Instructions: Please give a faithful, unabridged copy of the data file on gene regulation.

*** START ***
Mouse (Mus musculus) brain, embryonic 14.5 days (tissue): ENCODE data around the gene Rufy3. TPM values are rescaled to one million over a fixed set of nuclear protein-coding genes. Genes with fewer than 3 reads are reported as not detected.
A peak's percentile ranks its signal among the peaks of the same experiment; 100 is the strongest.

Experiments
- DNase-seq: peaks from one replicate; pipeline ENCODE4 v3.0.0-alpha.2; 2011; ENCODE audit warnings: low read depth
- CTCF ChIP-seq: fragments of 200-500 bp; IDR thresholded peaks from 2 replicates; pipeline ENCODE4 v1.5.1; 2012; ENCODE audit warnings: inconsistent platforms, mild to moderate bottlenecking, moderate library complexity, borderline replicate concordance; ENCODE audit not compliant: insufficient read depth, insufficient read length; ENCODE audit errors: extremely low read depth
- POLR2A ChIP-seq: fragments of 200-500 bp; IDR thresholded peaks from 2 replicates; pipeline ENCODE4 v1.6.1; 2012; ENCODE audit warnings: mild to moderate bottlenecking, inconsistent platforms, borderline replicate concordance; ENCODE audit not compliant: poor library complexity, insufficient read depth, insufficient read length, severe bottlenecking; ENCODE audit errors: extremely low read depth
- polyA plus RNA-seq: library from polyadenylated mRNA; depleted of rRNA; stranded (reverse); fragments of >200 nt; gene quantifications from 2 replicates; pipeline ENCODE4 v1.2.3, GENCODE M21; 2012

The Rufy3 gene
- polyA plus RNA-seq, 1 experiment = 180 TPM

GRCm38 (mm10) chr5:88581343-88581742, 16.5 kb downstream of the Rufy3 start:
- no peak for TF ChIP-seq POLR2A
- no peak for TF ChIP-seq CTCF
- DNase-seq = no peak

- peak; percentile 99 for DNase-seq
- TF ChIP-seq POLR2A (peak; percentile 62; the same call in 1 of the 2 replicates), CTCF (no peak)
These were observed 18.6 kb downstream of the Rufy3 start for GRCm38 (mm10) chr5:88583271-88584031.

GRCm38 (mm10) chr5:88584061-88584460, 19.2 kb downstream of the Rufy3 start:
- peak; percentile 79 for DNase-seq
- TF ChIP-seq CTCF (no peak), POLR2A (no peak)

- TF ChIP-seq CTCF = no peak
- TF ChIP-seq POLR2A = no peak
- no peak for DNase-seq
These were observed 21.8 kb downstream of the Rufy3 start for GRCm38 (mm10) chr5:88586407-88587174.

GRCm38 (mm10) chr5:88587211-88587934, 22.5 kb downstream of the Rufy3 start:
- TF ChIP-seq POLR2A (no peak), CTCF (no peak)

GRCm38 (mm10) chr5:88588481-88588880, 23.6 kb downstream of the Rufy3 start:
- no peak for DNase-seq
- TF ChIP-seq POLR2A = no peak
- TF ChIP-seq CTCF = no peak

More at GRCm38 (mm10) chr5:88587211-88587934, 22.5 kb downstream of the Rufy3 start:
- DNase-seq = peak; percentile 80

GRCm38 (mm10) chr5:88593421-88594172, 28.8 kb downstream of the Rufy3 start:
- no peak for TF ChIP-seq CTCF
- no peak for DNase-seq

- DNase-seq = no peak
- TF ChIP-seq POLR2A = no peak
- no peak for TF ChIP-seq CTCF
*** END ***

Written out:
Mouse (Mus musculus) brain, embryonic 14.5 days (tissue): ENCODE data around the gene Rufy3. TPM values are rescaled to one million over a fixed set of nuclear protein-coding genes. Genes with fewer than 3 reads are reported as not detected.
A peak's percentile ranks its signal among the peaks of the same experiment; 100 is the strongest.

Experiments
- DNase-seq: peaks from one replicate; pipeline ENCODE4 v3.0.0-alpha.2; 2011; ENCODE audit warnings: low read depth
- CTCF ChIP-seq: fragments of 200-500 bp; IDR thresholded peaks from 2 replicates; pipeline ENCODE4 v1.5.1; 2012; ENCODE audit warnings: inconsistent platforms, mild to moderate bottlenecking, moderate library complexity, borderline replicate concordance; ENCODE audit not compliant: insufficient read depth, insufficient read length; ENCODE audit errors: extremely low read depth
- POLR2A ChIP-seq: fragments of 200-500 bp; IDR thresholded peaks from 2 replicates; pipeline ENCODE4 v1.6.1; 2012; ENCODE audit warnings: mild to moderate bottlenecking, inconsistent platforms, borderline replicate concordance; ENCODE audit not compliant: poor library complexity, insufficient read depth, insufficient read length, severe bottlenecking; ENCODE audit errors: extremely low read depth
- polyA plus RNA-seq: library from polyadenylated mRNA; depleted of rRNA; stranded (reverse); fragments of >200 nt; gene quantifications from 2 replicates; pipeline ENCODE4 v1.2.3, GENCODE M21; 2012

The Rufy3 gene
- polyA plus RNA-seq, 1 experiment = 180 TPM

GRCm38 (mm10) chr5:88581343-88581742, 16.5 kb downstream of the Rufy3 start:
- no peak for TF ChIP-seq POLR2A
- no peak for TF ChIP-seq CTCF
- DNase-seq = no peak

- peak; percentile 99 for DNase-seq
- TF ChIP-seq POLR2A (peak; percentile 62; the same call in 1 of the 2 replicates), CTCF (no peak)
These were observed 18.6 kb downstream of the Rufy3 start for GRCm38 (mm10) chr5:88583271-88584031.

GRCm38 (mm10) chr5:88584061-88584460, 19.2 kb downstream of the Rufy3 start:
- peak; percentile 79 for DNase-seq
- TF ChIP-seq CTCF (no peak), POLR2A (no peak)

- TF ChIP-seq CTCF = no peak
- TF ChIP-seq POLR2A = no peak
- no peak for DNase-seq
These were observed 21.8 kb downstream of the Rufy3 start for GRCm38 (mm10) chr5:88586407-88587174.

GRCm38 (mm10) chr5:88587211-88587934, 22.5 kb downstream of the Rufy3 start:
- TF ChIP-seq POLR2A (no peak), CTCF (no peak)

GRCm38 (mm10) chr5:88588481-88588880, 23.6 kb downstream of the Rufy3 start:
- no peak for DNase-seq
- TF ChIP-seq POLR2A = no peak
- TF ChIP-seq CTCF = no peak

More at GRCm38 (mm10) chr5:88587211-88587934, 22.5 kb downstream of the Rufy3 start:
- DNase-seq = peak; percentile 80

GRCm38 (mm10) chr5:88593421-88594172, 28.8 kb downstream of the Rufy3 start:
- no peak for TF ChIP-seq CTCF
- no peak for DNase-seq

- DNase-seq = no peak
- TF ChIP-seq POLR2A = no peak
- no peak for TF ChIP-seq CTCF